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In this paper we present three cognitive acts analysts use while solving criminal cases: intuition, leap of faith and insight. We used the Emergent Themes Analysis to find out how these cognitive acts help analysts’ inference making and what are their features. We analyzed the interviews with six analysts that were done with the Critical Decision Method. What we discovered is that intuition, leap of faith and insight relate to each other creating an integrated process while solving problems. We propose that a leap of faith occurs between intuition and insight. This is a preliminary study that we plan to develop further. However, current results are interesting enough that we hope the findings may help us design computer systems that will facilitate the process of solving criminal cases by analysts.Criminal intelligence analysis, analytical reasoning, inference making, intuition, leap of faith, insight, critical decision method.
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How Analysts Think: Intuition, Leap of Faith and Insight
Matylda Gerber1, B.L. William Wong2, and Neesha Kodagoda2
1Warsaw School of Economics, 02-554 Warsaw, Poland
2Interaction Design Centre, Middlesex University
London NW4 4BT, United Kingdom
In this paper we present three cognitive acts analysts use while solving criminal cases: intuition, leap of
faith and insight. We used the Emergent Themes Analysis to find out how these cognitive acts help
analystsinference making and what are their features. We analyzed the interviews with six analysts that
were done with the Critical Decision Method. What we discovered is that intuition, leap of faith and insight
relate to each other creating an integrated process while solving problems. We propose that a leap of faith
occurs between intuition and insight. This is a preliminary study that we plan to develop further. However,
current results are interesting enough that we hope the findings may help us design computer systems that
will facilitate the process of solving criminal cases by analysts.
Criminal intelligence analysis, analytical reasoning,
inference making, intuition, leap of faith, insight, critical
decision method.
How do analysts think? In an earlier paper (Wong and
Kodagoda, 2015) we presented a number of inference making
strategies performed by criminal intelligence analysts when
solving crimes. We reported that analysts use and combine
abduction, induction and deduction methods depending on
data presented to them, their knowledge and goals at the time,
and in some cases, creating and using stories where data is
absent or unclear to progress a line of inquiry.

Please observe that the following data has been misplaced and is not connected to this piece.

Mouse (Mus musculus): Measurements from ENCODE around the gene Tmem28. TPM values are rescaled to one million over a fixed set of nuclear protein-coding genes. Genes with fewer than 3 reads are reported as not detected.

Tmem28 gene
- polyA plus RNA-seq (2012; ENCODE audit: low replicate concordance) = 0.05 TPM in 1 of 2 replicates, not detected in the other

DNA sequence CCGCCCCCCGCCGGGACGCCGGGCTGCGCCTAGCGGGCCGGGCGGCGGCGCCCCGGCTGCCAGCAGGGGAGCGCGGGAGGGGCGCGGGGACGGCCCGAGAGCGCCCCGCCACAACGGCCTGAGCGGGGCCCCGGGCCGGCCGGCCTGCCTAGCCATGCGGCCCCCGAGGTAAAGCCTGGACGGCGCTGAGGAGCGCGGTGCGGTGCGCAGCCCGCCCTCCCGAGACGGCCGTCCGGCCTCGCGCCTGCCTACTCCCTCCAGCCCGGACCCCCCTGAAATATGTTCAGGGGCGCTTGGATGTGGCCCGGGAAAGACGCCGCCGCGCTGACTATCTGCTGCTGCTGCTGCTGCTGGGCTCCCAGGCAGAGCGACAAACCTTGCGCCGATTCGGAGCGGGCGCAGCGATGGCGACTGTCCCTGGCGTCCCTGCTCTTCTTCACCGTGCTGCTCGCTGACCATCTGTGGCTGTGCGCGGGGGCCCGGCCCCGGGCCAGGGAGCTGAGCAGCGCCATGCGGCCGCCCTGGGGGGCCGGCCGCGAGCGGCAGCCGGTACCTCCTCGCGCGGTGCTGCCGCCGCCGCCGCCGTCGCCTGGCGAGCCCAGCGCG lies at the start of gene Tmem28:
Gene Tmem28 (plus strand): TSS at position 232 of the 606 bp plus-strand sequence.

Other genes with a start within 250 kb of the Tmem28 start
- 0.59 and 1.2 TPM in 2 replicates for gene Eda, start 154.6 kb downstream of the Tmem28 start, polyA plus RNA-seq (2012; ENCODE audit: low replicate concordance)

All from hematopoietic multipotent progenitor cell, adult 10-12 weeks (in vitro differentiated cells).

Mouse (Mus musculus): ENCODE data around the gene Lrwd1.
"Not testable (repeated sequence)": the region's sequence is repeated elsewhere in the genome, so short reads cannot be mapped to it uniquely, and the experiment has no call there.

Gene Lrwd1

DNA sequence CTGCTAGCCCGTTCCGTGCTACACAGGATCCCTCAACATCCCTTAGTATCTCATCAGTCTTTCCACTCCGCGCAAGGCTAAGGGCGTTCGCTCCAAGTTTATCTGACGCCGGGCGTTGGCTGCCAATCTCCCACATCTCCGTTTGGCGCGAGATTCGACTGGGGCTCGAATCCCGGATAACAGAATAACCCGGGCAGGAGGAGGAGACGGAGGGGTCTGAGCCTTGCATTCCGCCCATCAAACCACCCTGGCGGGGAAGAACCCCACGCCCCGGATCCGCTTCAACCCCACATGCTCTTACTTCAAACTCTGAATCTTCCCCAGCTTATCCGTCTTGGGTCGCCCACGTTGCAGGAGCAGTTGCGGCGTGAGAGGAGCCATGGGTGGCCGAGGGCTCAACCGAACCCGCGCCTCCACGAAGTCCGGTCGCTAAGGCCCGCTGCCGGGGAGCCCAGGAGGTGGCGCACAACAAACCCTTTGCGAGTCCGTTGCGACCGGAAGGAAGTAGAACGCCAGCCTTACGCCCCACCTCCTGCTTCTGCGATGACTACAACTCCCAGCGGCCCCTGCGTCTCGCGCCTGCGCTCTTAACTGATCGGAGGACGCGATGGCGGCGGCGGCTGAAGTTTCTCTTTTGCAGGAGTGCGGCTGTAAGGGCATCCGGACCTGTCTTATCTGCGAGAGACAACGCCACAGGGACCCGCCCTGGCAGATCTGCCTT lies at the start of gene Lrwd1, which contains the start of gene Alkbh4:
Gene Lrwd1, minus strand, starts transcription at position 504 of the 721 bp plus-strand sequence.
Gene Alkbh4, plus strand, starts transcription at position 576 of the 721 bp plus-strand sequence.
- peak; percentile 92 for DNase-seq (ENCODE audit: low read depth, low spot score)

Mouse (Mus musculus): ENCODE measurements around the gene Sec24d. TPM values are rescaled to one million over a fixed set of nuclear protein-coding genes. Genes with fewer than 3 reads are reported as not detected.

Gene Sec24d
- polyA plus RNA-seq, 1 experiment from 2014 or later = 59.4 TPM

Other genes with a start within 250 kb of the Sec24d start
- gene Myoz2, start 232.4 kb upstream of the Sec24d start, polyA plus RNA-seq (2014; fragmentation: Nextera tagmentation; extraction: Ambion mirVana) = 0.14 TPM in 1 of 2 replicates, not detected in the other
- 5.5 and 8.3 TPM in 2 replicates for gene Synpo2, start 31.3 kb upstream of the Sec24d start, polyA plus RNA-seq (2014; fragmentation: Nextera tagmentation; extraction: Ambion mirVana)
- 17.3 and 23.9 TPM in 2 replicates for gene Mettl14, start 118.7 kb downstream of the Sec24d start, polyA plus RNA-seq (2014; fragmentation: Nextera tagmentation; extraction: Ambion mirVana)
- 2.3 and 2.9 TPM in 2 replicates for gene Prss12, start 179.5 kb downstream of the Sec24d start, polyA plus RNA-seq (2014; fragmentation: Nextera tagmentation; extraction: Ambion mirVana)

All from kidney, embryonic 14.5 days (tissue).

In this paper we describe three cognitive acts that help
analysts solve cases: intuition, leap of faith and insight. Their
importance have been considered in the process of decision-
making, especially in situations where there are only uncertain
data available and that decisions need to be made under high
time constraints (Klein 1997, Hogarth 2001, Merritt 2011).
Fautua & Schatz (2012) emphasized that intuition is a strategic
element of analysis. It indicates which elements the analysis
should focus on. Moreover, Klein (1997) in presenting the
Recognition Primed Decision (RPD) model, he showed the
importance of intuition in recognizing a pattern, from which
the most suitable behavior is recalled from previous
experience. Then by mental simulation, the person decides
whether to implement, modify or reject a given approach. The
leap of faith is perceived to be crucial in uncertain situations,
such as where an individual has no cues that could help him
understand a given problem nor foresee possible consequences
of actions taken (Moellering, 2007). Merritt (2011)
emphasized that the decision to use a machine under uncertain
conditions could not be done without a leap of faith that it will
work in the new situation the same way as it did in the old
situation. Contrary to intuition and leap of faith, insight is
derived not only from experience but also from collected data.
Insight is helpful to find a new solution when existing patterns
cannot be applied. In cases when there is not enough
information to find a solution deliberately, insight appears to
be the only process that can provide the answer (Sternberg &
Davidson 1996; Klein 2013).
According to the Data-Frame theory (Klein et al. 2007),
intuition allows one to respond quickly to a given situation by
drawing from one’s experience the most suitable frame. The
frame sets boundaries upon the direction of focus and allows
to interpret obtained information easily. The frame provides
initial comprehension of the situation and as more data are
collected, the frame can be confirmed, modified or replaced by
a new one. If we look closely at the Data-Frame model, we
can see when intuition, leap of faith and insight appear in the
decision making process. Intuition allows one to recognize a
situation as being similar to one of the frames stored in
memory. Since intuition communicates only through emotions
(Damasio, 1994) and it is acquired not only through explicit
but also implicit learning (Evans, 2008; Hogarth, 2001; Reber,
1993), there appears another process, which explains what